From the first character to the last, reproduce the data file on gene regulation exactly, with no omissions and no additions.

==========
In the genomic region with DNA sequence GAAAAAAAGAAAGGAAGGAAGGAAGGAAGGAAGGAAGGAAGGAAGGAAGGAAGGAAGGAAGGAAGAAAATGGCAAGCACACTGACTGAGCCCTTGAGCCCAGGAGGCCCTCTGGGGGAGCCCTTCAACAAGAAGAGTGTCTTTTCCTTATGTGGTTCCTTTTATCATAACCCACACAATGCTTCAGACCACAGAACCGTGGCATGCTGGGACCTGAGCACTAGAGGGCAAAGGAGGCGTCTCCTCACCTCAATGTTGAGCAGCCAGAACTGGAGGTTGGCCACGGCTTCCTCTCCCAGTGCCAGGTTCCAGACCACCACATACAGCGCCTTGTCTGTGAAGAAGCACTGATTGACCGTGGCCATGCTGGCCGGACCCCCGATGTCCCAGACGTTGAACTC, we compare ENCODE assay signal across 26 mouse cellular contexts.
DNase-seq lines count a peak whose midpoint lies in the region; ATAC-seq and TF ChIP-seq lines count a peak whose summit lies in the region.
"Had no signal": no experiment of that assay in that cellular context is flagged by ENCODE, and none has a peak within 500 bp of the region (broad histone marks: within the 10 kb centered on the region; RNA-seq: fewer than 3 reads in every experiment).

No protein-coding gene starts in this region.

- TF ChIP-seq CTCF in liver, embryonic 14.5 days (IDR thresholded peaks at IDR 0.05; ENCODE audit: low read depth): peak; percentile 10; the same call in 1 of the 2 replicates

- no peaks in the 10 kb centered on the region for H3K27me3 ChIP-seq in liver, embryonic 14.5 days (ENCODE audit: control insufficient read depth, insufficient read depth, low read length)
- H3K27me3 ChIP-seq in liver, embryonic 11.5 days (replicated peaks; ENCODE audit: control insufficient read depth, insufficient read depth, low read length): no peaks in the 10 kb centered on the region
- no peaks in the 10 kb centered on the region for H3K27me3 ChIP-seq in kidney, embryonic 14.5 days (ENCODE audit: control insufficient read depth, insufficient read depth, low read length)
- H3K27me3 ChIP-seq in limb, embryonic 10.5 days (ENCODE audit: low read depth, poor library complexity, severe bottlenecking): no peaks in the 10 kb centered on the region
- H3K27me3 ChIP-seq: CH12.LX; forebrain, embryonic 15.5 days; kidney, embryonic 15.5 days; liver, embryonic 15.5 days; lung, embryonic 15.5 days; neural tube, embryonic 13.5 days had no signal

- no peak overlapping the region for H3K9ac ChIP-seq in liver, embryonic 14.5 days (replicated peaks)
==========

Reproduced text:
In the genomic region with DNA sequence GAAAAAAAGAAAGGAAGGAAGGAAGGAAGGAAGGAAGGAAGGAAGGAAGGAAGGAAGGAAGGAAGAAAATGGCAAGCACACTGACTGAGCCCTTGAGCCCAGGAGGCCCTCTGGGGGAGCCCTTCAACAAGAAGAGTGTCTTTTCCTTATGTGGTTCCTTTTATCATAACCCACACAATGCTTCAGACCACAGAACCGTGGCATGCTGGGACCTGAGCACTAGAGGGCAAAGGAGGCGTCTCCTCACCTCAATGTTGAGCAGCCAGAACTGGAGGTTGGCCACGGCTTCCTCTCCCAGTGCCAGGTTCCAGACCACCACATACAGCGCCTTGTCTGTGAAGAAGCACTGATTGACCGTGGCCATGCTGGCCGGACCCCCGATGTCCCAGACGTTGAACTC, we compare ENCODE assay signal across 26 mouse cellular contexts.
DNase-seq lines count a peak whose midpoint lies in the region; ATAC-seq and TF ChIP-seq lines count a peak whose summit lies in the region.
"Had no signal": no experiment of that assay in that cellular context is flagged by ENCODE, and none has a peak within 500 bp of the region (broad histone marks: within the 10 kb centered on the region; RNA-seq: fewer than 3 reads in every experiment).

No protein-coding gene starts in this region.

- TF ChIP-seq CTCF in liver, embryonic 14.5 days (IDR thresholded peaks at IDR 0.05; ENCODE audit: low read depth): peak; percentile 10; the same call in 1 of the 2 replicates

- no peaks in the 10 kb centered on the region for H3K27me3 ChIP-seq in liver, embryonic 14.5 days (ENCODE audit: control insufficient read depth, insufficient read depth, low read length)
- H3K27me3 ChIP-seq in liver, embryonic 11.5 days (replicated peaks; ENCODE audit: control insufficient read depth, insufficient read depth, low read length): no peaks in the 10 kb centered on the region
- no peaks in the 10 kb centered on the region for H3K27me3 ChIP-seq in kidney, embryonic 14.5 days (ENCODE audit: control insufficient read depth, insufficient read depth, low read length)
- H3K27me3 ChIP-seq in limb, embryonic 10.5 days (ENCODE audit: low read depth, poor library complexity, severe bottlenecking): no peaks in the 10 kb centered on the region
- H3K27me3 ChIP-seq: CH12.LX; forebrain, embryonic 15.5 days; kidney, embryonic 15.5 days; liver, embryonic 15.5 days; lung, embryonic 15.5 days; neural tube, embryonic 13.5 days had no signal

- no peak overlapping the region for H3K9ac ChIP-seq in liver, embryonic 14.5 days (replicated peaks)